Questions about Community Reinvestment Act examination ratings in the Federal Reserve's Advance Notice of Proposed Rulemaking have encouraged supporters of redlining prevention and fair lending that communities could benefit from changes to the rule if they are implemented.
A question in the Fed's ANPR asked if banks with a "needs to improve" CRA rating should be downgraded to "substantial noncompliance" if their behavior does not improve over time, which would provide incentive for banks to keep their ratings high and assist low- and moderate-income borrowers in their communities. The CRA is a law designed to prevent redlining and has recently been undergoing scrutiny from regulators as it was originally implemented before the rise of internet banks. Community development and banking advocacy groups reacted positively to the Federal Reserve's initial request for comment.
"Their overall approach is a good first step, and it's so much better than the OCC [rule]," said Stella Adams, principal at S.J. Adams Consulting, a research and consulting firm focused on fair housing and lending.
Forty-six banks have "needs to improve" CRA ratings, with 11 of those banks receiving the rating on consecutive examinations, according to an analysis by S&P Global Market Intelligence. Hamilton, N.D.-based Bank of Hamilton has received a "needs to improve" rating on its five most-recent exams, resulting in 10 years and 9 months under the rating. Bank of Hamilton did not respond to requests for comment.
Wells Fargo Bank NA is the largest bank under a "needs to improve" rating but has not received the rating on consecutive examinations. Three banks are operating under the lowest rating of "substantial noncompliance" as of Sept. 29: Memphis, Tenn.-based Evolve Bank & Trust; Lemont, Ill.-based Lemont National Bank; and Reynolds, Ill.-based Reynolds State Bank. Reynolds State Bank received a "substantial noncompliance" rating on its five most-recent exams.
Under the current system, there are no penalties for receiving a "needs to improve" rating, unless a bank wants to participate in a merger or acquisition, Mark Willis, senior policy fellow at New York University's Furman Center, who researches the CRA, said in an interview. "Advocates [for fair lending] feel very strongly that it has to have some clear downside of failing the regulations," Willis said.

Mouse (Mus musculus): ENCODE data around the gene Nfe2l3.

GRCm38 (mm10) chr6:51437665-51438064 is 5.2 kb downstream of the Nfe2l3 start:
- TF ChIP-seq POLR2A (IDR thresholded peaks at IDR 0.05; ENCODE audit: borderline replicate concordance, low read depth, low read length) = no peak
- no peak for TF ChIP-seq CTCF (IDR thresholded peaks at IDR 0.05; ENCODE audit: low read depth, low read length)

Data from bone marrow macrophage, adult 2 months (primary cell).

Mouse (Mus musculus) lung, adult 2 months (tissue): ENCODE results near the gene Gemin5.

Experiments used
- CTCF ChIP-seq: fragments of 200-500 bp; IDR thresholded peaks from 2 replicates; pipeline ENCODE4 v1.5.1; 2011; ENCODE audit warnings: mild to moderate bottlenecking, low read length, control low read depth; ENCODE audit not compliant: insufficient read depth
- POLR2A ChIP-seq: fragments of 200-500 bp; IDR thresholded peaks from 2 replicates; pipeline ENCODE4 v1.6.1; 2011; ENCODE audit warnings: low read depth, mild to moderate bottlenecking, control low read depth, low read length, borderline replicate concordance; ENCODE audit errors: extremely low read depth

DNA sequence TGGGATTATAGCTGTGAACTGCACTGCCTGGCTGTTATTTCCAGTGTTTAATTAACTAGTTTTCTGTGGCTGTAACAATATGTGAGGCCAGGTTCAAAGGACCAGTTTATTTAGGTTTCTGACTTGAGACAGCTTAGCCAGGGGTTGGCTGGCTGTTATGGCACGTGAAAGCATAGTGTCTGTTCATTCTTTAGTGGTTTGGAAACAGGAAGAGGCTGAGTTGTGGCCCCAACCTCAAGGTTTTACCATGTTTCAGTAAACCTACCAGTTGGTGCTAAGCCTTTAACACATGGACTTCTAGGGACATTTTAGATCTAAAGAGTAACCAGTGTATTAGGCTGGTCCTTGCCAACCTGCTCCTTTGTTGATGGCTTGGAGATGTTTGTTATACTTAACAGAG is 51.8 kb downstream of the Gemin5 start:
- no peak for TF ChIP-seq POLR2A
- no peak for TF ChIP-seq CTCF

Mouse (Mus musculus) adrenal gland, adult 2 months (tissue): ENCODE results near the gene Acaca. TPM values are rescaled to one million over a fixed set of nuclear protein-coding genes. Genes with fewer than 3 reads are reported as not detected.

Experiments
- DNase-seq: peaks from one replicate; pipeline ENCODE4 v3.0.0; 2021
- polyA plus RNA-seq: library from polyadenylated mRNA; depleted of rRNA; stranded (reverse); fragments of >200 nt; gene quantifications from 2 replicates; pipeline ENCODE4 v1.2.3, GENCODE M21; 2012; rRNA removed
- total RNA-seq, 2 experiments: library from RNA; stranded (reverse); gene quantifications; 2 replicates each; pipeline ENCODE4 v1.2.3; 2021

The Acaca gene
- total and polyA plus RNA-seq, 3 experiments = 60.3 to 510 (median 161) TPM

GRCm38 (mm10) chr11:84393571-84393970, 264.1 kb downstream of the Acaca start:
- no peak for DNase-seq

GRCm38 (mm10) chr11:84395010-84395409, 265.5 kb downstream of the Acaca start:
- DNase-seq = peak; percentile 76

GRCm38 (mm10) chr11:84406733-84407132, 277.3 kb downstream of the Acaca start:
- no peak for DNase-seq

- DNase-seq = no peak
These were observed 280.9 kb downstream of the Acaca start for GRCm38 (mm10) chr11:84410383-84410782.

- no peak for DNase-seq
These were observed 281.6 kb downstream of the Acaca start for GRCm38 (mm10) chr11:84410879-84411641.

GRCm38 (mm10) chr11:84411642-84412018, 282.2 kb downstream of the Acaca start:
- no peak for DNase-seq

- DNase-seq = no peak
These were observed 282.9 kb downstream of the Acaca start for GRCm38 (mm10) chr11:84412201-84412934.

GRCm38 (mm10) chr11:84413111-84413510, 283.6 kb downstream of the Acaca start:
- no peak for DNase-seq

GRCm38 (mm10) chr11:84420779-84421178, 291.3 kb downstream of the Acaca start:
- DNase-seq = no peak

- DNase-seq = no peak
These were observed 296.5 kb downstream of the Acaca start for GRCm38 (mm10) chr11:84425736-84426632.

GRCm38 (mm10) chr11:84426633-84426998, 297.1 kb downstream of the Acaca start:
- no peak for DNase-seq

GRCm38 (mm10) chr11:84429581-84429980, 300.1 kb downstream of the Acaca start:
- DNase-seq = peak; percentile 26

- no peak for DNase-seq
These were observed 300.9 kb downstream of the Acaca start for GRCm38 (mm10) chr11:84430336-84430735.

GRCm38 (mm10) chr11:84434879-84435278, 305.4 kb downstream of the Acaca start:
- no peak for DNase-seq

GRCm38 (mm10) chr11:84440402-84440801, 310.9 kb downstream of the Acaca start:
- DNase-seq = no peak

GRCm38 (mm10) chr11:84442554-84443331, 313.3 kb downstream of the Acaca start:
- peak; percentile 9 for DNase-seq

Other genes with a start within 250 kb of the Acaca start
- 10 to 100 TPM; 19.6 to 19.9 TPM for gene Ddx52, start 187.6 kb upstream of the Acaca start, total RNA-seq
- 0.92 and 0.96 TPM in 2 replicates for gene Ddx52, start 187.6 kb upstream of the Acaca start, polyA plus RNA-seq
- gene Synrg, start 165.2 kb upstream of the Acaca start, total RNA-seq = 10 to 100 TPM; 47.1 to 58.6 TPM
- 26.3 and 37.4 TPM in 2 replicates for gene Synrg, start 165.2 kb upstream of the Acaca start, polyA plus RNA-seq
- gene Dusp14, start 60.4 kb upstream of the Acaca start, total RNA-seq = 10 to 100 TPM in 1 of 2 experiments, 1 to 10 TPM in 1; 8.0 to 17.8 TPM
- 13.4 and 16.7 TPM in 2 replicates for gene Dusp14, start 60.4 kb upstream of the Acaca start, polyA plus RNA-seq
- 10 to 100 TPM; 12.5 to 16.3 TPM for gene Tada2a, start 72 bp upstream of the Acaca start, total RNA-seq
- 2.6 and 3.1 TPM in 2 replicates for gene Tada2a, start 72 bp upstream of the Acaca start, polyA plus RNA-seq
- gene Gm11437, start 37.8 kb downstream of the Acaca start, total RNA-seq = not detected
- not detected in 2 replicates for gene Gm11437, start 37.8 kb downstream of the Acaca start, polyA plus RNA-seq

"A bank has to be doing an atrocious job to get a 'needs to improve,'" Adams said. "There needs to be improvement, and it needs to be substantial improvement, to get out of that category."
With 88.9% of banks receiving a "satisfactory" rating, those who support changes to the rule believe the CRA is suffering from "grade inflation," according to Adams.
But Willis said compliance is such a focus for banks that it would be more surprising if banks failed the exam. "Banks are heavily regulated, and making sure they comply with the regulations is very much a part of the mindset of banks, and so it would be quite surprising, actually, if most banks, the vast, vast majority did not seek to pass that basic standard of 'satisfactory,'" he said.
The lack of incentives to receive an "outstanding" rating worries community advocates more than the few banks at the lower end of the scale. "It is important to think about how you make the system reward those who do a really exceptional job, as well as try to find ways to punish those who choose not to even make a reasonable attempt, or satisfactory attempt, to comply with the law," Willis said.
"You get that 'satisfactory,' you're done," Adams said. "The only benefit as currently exists of the 'outstanding' is that it improves your reputation."